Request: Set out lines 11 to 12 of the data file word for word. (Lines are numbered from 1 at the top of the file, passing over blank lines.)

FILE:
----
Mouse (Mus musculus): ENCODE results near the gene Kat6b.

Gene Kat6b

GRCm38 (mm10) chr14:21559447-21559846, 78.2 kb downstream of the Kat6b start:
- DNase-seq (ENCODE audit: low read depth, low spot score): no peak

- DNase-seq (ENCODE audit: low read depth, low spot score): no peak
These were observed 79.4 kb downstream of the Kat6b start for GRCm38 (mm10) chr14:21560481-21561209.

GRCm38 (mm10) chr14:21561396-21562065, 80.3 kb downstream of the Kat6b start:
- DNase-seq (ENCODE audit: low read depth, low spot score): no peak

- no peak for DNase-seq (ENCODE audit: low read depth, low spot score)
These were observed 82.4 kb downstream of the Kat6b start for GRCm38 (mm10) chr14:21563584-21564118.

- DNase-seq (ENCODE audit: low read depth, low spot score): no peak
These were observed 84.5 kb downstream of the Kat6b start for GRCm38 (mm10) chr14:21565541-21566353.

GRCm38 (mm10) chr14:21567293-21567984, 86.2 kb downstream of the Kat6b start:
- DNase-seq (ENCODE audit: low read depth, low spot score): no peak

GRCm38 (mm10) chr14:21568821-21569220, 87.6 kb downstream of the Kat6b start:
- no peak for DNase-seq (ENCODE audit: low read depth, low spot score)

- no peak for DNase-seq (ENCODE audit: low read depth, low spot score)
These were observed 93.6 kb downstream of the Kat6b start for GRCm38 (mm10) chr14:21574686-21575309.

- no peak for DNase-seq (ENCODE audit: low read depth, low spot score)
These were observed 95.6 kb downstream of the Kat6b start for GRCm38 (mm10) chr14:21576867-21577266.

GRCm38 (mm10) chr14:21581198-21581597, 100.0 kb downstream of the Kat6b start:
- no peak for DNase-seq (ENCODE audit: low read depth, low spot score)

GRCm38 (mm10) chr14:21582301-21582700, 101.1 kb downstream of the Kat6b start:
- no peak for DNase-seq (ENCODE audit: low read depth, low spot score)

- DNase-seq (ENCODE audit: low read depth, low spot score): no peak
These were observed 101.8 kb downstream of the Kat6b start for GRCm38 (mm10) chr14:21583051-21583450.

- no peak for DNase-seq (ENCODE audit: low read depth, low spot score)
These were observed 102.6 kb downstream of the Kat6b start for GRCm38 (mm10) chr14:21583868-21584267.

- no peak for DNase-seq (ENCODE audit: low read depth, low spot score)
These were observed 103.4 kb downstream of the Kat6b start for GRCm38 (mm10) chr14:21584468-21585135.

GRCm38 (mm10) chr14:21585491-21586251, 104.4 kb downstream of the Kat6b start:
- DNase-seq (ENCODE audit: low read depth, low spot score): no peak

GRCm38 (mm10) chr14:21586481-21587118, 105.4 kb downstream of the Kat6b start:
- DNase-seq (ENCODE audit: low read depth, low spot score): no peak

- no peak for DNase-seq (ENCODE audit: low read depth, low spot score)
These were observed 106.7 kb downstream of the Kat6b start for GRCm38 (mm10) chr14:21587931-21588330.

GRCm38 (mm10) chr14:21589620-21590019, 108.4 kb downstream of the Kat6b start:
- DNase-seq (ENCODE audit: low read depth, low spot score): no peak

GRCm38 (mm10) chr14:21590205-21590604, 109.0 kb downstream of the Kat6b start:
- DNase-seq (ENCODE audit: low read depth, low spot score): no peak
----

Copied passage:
- DNase-seq (ENCODE audit: low read depth, low spot score): no peak
These were observed 84.5 kb downstream of the Kat6b start for GRCm38 (mm10) chr14:21565541-21566353.